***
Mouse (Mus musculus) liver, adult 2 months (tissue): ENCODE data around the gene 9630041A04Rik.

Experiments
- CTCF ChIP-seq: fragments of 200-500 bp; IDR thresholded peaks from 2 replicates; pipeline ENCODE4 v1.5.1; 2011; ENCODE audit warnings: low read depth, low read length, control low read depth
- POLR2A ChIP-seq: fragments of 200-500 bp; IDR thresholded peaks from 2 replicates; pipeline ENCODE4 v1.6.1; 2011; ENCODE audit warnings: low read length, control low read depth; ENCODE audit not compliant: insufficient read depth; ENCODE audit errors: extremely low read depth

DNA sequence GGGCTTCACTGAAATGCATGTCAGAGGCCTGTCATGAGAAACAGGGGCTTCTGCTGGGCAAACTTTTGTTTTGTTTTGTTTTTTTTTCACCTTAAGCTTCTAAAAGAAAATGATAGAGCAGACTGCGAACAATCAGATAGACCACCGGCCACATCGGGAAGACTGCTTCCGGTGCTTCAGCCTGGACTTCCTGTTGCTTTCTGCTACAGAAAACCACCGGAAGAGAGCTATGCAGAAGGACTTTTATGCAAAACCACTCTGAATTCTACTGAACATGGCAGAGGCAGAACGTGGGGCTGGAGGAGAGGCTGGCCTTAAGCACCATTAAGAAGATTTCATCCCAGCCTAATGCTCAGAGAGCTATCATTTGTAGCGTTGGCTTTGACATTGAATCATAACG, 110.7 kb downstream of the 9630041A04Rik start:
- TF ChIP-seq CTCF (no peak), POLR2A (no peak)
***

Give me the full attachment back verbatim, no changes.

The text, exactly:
Mouse (Mus musculus) liver, adult 2 months (tissue): ENCODE data around the gene 9630041A04Rik.

Experiments
- CTCF ChIP-seq: fragments of 200-500 bp; IDR thresholded peaks from 2 replicates; pipeline ENCODE4 v1.5.1; 2011; ENCODE audit warnings: low read depth, low read length, control low read depth
- POLR2A ChIP-seq: fragments of 200-500 bp; IDR thresholded peaks from 2 replicates; pipeline ENCODE4 v1.6.1; 2011; ENCODE audit warnings: low read length, control low read depth; ENCODE audit not compliant: insufficient read depth; ENCODE audit errors: extremely low read depth

DNA sequence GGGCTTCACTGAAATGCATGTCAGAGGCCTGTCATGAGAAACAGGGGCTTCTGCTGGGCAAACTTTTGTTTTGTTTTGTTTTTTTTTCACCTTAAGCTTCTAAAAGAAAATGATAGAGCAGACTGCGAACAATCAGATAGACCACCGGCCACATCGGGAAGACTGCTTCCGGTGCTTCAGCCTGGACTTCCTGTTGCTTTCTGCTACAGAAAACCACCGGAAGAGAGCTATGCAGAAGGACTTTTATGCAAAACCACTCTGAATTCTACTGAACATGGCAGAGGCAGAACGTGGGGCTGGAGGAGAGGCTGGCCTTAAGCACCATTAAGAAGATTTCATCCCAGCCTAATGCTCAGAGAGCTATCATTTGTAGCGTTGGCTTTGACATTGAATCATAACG, 110.7 kb downstream of the 9630041A04Rik start:
- TF ChIP-seq CTCF (no peak), POLR2A (no peak)